BMCR 2021.01.27

Aristoteles Latinus. Physiognomonica

, Aristoteles Latinus. (ALPE XIX) Physiognomonica. Translatio Bartholomaei de Messana. Corpus philosophorum Medii Aevi. Turnhout: Brepols, 2019. Pp. cx, 74. ISBN 9782503585673 €90,00.

A new achievement marks a further step in the development of the project of the Aristoteles Latinus, begun in 1928. Lisa Devrise has edited the critical edition of the Pseudo-Aristotelian Physiogniomica as the nineteenth volume in the series, enlarging the textual corpus of philosophical sources available to scholars of the history of medieval thought and culture.

This Pseudo-Aristotelian treatise was part of the philosophical library of the Latin-speaking world from the second half of the thirteenth century, thanks to the Greek-Latin translation which Bartholomew of Messina carried out between the end of the 1250s and the early 1260s. The Latin version of the Physiognomica was part of a sort of program of translation of scientific writings ascribed to Aristotle, including Problemata (a series of texts by Aristotle, Hippocrates and Theophrastus), De principiis(in fact, Theophrastus’s Metaphysics), De mirabilibus auditionibus, De signis, De inundatione Nili, De mundo, and De coloribus. Beginning in the 1930s, Ezio Franceschini stressed the importance of Bartholomew’s translations, whose major witness is the manuscript Padua, Biblioteca Antoniana, Scaff. XVII, 370 (Ap), which contains all the texts listed above, with the exception of the De coloribus, which, however, was originally included in this codex.[1]

In her introduction to the critical edition of the Physiognomica, Devrise deals with the scholarly tradition regarding this text and its translator. In doing so she offers a precious contribution to the understanding of the value of the inclusion of such writings within the philosophical library of Latin Europe. More specifically, the presence of several pseudo-Aristotelian texts as parts of the Aristoteles Latinus makes evident the kind of auctoritas that Aristotle represented within the milieu of universities and institutions of high educations and culture. The “maestro di color che sanno” (“the Teacher of those who know”, Inf. IV, 131), whom Dante places as the highest of the wise men in Limbo, is the figure under whom philosophical and scientific knowledge tends to flow. This is a characteristic of the process of transmission of the Aristotelian literature that Latin Europe inherits from a long translatio studiorum, which begins between the sixth and the seventh century with the Greek-Syriac translations and continues through different cultural, religious and linguistic contexts with the Greek-Arabic, Greek-Latin and Arabic-Latin translations.

Bartholomew of Messina’s translations, including that of the Physiognomica, have to be placed within this perspective of the history of culture, according to which Aristotle is the philosopher par excellence, whose literary production covers all fields of knowledge. Thus, as Devrise’s study highlights, the spread of the Latin version of this Pseudo-Aristotelian treatise contributes to reinforce the centrality of the Aristotelian corpus in the curriculum of philosophical studies of the faculties of the Arts in Europe and in the studia generalia of the religious orders. Therefore, the philological work of the editor of this volume of the Aristoteles Latinus is concerned not just with the establishment of the critical text. Devrise provides a large and well-structured evaluation of the manuscript traditions and of the knowledge that such an enquiry offers about the story of the circulation of the text, of Bartholomew of Messina’s method of rendering the Greek text into Latin, and of the literary and doctrinal features of the translation of the Physiognomica. The scholar analyses the 128 manuscripts which carry the text, combining codicological and philological examinations with history of culture. This allows her to define a clear distinction of two distinct textual traditions: one belonging to the university milieu and the other one external to the network of the studia.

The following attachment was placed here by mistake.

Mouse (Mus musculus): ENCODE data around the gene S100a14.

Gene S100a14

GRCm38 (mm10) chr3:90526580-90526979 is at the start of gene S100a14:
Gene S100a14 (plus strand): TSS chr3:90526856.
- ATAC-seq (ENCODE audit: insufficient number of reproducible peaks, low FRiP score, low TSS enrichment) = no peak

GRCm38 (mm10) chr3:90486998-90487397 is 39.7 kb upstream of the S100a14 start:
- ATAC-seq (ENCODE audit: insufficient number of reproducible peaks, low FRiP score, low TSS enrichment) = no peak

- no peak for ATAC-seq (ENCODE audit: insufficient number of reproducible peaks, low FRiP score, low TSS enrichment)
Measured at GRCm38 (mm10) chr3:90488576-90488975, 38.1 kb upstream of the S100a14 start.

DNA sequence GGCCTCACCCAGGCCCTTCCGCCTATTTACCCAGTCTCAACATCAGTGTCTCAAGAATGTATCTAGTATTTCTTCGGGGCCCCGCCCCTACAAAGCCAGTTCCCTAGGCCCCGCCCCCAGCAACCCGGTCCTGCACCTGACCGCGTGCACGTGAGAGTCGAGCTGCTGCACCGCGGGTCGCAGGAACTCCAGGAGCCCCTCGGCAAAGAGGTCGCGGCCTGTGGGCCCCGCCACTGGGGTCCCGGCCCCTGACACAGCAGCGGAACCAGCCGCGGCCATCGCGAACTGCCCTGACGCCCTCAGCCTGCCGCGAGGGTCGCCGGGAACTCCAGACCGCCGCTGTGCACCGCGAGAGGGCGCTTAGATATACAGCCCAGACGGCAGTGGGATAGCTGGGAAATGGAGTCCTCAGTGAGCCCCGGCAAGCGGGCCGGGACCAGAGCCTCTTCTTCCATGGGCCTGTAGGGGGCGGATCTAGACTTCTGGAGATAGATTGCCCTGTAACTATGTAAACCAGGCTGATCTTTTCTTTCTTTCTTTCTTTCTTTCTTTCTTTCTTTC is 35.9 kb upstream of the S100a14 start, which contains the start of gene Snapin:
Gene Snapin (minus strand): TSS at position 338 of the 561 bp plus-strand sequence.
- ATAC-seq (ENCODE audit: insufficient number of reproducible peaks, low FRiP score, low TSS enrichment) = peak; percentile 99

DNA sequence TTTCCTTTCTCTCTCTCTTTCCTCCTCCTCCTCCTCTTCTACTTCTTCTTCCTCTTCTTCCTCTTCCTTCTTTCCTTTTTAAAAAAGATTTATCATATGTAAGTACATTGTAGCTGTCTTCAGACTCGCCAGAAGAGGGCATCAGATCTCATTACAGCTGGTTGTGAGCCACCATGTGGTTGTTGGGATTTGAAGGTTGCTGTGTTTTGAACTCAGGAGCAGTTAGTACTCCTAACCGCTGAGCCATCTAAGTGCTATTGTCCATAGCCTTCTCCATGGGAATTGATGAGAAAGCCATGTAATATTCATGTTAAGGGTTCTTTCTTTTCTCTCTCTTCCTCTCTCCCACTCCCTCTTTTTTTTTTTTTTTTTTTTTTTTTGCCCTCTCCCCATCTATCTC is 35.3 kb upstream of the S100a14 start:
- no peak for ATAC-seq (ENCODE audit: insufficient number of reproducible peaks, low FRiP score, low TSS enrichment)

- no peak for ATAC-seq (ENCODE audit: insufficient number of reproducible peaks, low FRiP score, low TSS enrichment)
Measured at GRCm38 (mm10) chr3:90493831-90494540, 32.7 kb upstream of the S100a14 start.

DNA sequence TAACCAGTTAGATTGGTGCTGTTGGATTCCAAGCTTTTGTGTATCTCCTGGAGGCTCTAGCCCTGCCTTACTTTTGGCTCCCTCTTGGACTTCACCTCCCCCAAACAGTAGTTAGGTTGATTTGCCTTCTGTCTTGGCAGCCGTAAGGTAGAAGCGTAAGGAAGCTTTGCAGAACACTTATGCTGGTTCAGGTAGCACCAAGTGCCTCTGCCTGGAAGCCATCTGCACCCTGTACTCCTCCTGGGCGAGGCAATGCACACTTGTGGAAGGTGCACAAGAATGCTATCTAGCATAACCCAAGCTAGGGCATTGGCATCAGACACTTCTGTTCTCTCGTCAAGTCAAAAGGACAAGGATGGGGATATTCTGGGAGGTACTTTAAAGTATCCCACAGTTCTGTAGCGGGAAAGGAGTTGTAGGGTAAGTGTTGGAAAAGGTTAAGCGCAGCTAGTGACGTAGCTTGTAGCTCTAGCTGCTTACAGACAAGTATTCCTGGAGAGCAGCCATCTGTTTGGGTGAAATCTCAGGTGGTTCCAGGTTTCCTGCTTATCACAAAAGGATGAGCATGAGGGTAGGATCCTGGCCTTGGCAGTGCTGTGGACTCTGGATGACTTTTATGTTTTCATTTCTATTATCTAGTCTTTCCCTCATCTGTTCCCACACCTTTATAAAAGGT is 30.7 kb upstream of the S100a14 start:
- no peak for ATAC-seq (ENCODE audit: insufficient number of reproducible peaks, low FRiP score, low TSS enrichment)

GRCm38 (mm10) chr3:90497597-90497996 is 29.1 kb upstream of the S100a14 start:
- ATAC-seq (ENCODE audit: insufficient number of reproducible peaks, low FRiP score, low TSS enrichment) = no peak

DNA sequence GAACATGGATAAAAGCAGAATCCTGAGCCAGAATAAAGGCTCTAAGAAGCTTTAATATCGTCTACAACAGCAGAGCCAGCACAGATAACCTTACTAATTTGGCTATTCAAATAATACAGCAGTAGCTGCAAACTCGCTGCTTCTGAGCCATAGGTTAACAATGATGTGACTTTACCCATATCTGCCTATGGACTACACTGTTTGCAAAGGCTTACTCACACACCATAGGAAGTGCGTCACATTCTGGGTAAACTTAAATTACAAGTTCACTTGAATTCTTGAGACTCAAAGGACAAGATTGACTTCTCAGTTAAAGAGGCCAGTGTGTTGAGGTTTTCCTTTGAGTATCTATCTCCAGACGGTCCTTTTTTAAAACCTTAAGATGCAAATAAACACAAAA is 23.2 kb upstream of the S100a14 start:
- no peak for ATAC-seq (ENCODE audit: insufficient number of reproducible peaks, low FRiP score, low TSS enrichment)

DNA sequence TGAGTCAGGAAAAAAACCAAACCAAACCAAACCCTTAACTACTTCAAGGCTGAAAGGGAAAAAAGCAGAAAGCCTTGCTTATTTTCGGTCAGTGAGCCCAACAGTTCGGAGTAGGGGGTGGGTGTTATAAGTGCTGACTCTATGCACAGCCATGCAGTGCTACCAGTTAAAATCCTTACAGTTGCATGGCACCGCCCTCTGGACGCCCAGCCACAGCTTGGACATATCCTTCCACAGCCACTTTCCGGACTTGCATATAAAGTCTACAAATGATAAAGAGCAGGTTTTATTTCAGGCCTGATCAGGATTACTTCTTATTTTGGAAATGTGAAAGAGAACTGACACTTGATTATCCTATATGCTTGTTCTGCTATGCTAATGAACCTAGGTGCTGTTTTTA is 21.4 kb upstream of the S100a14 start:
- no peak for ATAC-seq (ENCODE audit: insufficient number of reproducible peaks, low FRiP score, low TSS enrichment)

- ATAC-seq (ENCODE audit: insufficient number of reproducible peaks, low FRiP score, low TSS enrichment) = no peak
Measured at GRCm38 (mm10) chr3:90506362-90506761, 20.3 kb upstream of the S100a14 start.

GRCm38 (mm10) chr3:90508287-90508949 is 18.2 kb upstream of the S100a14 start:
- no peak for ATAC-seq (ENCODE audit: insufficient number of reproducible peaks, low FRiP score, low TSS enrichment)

Devrise grounds this distinction on the identification of a large number of manuscripts showing evidences of the pecia system. These witnesses of the Physiognomica are perfectly consistent with the presence of the Pseudo-Aristotelian treatise in both the 1275 and 1304 taxation lists of the Parisian stationarii, according to which Bartholomew’s translation was available among the exemplaria which were copied for students and masters (p. xxx-xliv). Analysing the manuscripts linked with the pecia system, Devrise is able to identify the existence of three different exemplaria, each one marking one of the stages of the history of the treatise’s circulation within the university of Paris. Indeed, within the ‘Parisian tradition’[2] of Physiognomica (P), Devrise offers clear evidence that two distinct stages of the process of textual transmission can be identified, corresponding on to the 1275 taxation list (P1) and the 1304 taxation list (P2). A third group of manuscripts testifies to a further stage (P3), in which a new exemplar of the text was produced and used by the stationarii. Devrise also suggests the possibility of a fourth additional exemplar, which seems to have been the model of six later manuscripts, but she is very careful to stress that this hypothesis rests upon a series of clues that do not permit complete certainty.